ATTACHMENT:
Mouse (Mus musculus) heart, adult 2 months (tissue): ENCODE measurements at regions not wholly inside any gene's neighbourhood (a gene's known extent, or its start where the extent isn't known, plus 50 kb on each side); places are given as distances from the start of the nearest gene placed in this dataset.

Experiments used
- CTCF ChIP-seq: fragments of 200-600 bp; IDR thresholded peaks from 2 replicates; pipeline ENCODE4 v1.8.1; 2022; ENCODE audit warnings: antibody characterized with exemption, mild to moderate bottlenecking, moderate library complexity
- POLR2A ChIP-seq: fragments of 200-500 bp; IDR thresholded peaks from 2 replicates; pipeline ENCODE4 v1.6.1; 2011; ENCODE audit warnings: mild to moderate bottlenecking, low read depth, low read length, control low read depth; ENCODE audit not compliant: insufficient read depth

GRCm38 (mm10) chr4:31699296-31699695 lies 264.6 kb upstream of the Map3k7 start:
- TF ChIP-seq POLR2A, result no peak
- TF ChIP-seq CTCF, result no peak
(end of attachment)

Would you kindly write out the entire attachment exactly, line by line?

Mouse (Mus musculus) heart, adult 2 months (tissue): ENCODE measurements at regions not wholly inside any gene's neighbourhood (a gene's known extent, or its start where the extent isn't known, plus 50 kb on each side); places are given as distances from the start of the nearest gene placed in this dataset.

Experiments used
- CTCF ChIP-seq: fragments of 200-600 bp; IDR thresholded peaks from 2 replicates; pipeline ENCODE4 v1.8.1; 2022; ENCODE audit warnings: antibody characterized with exemption, mild to moderate bottlenecking, moderate library complexity
- POLR2A ChIP-seq: fragments of 200-500 bp; IDR thresholded peaks from 2 replicates; pipeline ENCODE4 v1.6.1; 2011; ENCODE audit warnings: mild to moderate bottlenecking, low read depth, low read length, control low read depth; ENCODE audit not compliant: insufficient read depth

GRCm38 (mm10) chr4:31699296-31699695 lies 264.6 kb upstream of the Map3k7 start:
- TF ChIP-seq POLR2A, result no peak
- TF ChIP-seq CTCF, result no peak